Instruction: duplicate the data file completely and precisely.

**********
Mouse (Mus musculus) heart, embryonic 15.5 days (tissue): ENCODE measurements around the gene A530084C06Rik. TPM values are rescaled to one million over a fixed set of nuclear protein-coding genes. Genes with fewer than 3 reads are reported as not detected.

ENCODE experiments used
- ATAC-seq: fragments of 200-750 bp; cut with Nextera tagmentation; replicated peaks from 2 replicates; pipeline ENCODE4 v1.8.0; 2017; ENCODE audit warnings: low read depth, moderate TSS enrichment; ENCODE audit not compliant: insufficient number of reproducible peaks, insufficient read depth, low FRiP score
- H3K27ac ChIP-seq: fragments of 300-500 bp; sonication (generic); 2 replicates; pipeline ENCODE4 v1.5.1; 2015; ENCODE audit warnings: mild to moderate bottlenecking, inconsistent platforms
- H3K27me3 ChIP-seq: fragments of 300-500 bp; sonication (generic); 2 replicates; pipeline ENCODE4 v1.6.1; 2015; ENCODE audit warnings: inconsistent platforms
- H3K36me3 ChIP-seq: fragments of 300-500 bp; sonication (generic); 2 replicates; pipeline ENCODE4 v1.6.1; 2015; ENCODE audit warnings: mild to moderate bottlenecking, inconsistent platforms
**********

Mouse (Mus musculus) heart, embryonic 15.5 days (tissue): ENCODE measurements around the gene A530084C06Rik. TPM values are rescaled to one million over a fixed set of nuclear protein-coding genes. Genes with fewer than 3 reads are reported as not detected.

ENCODE experiments used
- ATAC-seq: fragments of 200-750 bp; cut with Nextera tagmentation; replicated peaks from 2 replicates; pipeline ENCODE4 v1.8.0; 2017; ENCODE audit warnings: low read depth, moderate TSS enrichment; ENCODE audit not compliant: insufficient number of reproducible peaks, insufficient read depth, low FRiP score
- H3K27ac ChIP-seq: fragments of 300-500 bp; sonication (generic); 2 replicates; pipeline ENCODE4 v1.5.1; 2015; ENCODE audit warnings: mild to moderate bottlenecking, inconsistent platforms
- H3K27me3 ChIP-seq: fragments of 300-500 bp; sonication (generic); 2 replicates; pipeline ENCODE4 v1.6.1; 2015; ENCODE audit warnings: inconsistent platforms
- H3K36me3 ChIP-seq: fragments of 300-500 bp; sonication (generic); 2 replicates; pipeline ENCODE4 v1.6.1; 2015; ENCODE audit warnings: mild to moderate bottlenecking, inconsistent platforms